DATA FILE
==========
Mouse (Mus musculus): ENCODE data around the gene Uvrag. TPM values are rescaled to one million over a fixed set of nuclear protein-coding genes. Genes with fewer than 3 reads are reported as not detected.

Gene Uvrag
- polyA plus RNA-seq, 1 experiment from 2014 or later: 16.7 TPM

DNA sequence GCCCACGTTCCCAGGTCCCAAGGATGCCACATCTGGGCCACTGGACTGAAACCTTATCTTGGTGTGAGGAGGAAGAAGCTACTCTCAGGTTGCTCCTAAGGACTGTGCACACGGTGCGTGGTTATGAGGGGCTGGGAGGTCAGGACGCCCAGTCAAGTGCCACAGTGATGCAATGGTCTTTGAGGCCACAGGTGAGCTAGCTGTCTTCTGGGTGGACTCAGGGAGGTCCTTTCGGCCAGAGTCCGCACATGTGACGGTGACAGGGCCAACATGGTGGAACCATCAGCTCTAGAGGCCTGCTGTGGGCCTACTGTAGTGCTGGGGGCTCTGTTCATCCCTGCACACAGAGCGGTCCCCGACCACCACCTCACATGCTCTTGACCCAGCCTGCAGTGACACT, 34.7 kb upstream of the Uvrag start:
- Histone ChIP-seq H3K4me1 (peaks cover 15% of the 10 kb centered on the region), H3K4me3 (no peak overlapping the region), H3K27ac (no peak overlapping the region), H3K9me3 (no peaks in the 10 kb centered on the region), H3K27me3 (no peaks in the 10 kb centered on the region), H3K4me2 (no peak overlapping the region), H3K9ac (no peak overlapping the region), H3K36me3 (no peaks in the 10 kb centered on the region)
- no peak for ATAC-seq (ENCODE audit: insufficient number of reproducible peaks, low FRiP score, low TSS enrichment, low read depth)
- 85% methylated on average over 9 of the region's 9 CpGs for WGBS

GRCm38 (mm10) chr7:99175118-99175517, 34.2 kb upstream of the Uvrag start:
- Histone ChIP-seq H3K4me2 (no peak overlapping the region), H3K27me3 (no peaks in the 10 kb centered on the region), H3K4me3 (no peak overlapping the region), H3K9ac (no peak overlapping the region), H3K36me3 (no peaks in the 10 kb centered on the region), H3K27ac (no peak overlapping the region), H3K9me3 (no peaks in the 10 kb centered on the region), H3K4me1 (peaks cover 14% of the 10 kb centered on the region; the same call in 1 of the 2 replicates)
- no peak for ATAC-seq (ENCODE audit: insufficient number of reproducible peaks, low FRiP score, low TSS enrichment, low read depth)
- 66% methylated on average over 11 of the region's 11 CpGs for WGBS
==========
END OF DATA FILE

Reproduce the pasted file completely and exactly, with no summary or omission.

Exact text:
Mouse (Mus musculus): ENCODE data around the gene Uvrag. TPM values are rescaled to one million over a fixed set of nuclear protein-coding genes. Genes with fewer than 3 reads are reported as not detected.

Gene Uvrag
- polyA plus RNA-seq, 1 experiment from 2014 or later: 16.7 TPM

DNA sequence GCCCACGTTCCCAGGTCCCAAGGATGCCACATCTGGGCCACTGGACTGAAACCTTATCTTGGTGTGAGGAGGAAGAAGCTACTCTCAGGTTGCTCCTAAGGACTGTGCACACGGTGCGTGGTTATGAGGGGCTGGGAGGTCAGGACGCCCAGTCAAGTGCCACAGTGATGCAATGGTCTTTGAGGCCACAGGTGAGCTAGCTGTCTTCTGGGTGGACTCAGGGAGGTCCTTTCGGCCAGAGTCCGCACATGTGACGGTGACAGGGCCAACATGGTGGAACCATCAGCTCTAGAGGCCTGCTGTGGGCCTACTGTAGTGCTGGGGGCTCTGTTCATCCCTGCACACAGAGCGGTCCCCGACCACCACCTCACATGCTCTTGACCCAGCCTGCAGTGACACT, 34.7 kb upstream of the Uvrag start:
- Histone ChIP-seq H3K4me1 (peaks cover 15% of the 10 kb centered on the region), H3K4me3 (no peak overlapping the region), H3K27ac (no peak overlapping the region), H3K9me3 (no peaks in the 10 kb centered on the region), H3K27me3 (no peaks in the 10 kb centered on the region), H3K4me2 (no peak overlapping the region), H3K9ac (no peak overlapping the region), H3K36me3 (no peaks in the 10 kb centered on the region)
- no peak for ATAC-seq (ENCODE audit: insufficient number of reproducible peaks, low FRiP score, low TSS enrichment, low read depth)
- 85% methylated on average over 9 of the region's 9 CpGs for WGBS

GRCm38 (mm10) chr7:99175118-99175517, 34.2 kb upstream of the Uvrag start:
- Histone ChIP-seq H3K4me2 (no peak overlapping the region), H3K27me3 (no peaks in the 10 kb centered on the region), H3K4me3 (no peak overlapping the region), H3K9ac (no peak overlapping the region), H3K36me3 (no peaks in the 10 kb centered on the region), H3K27ac (no peak overlapping the region), H3K9me3 (no peaks in the 10 kb centered on the region), H3K4me1 (peaks cover 14% of the 10 kb centered on the region; the same call in 1 of the 2 replicates)
- no peak for ATAC-seq (ENCODE audit: insufficient number of reproducible peaks, low FRiP score, low TSS enrichment, low read depth)
- 66% methylated on average over 11 of the region's 11 CpGs for WGBS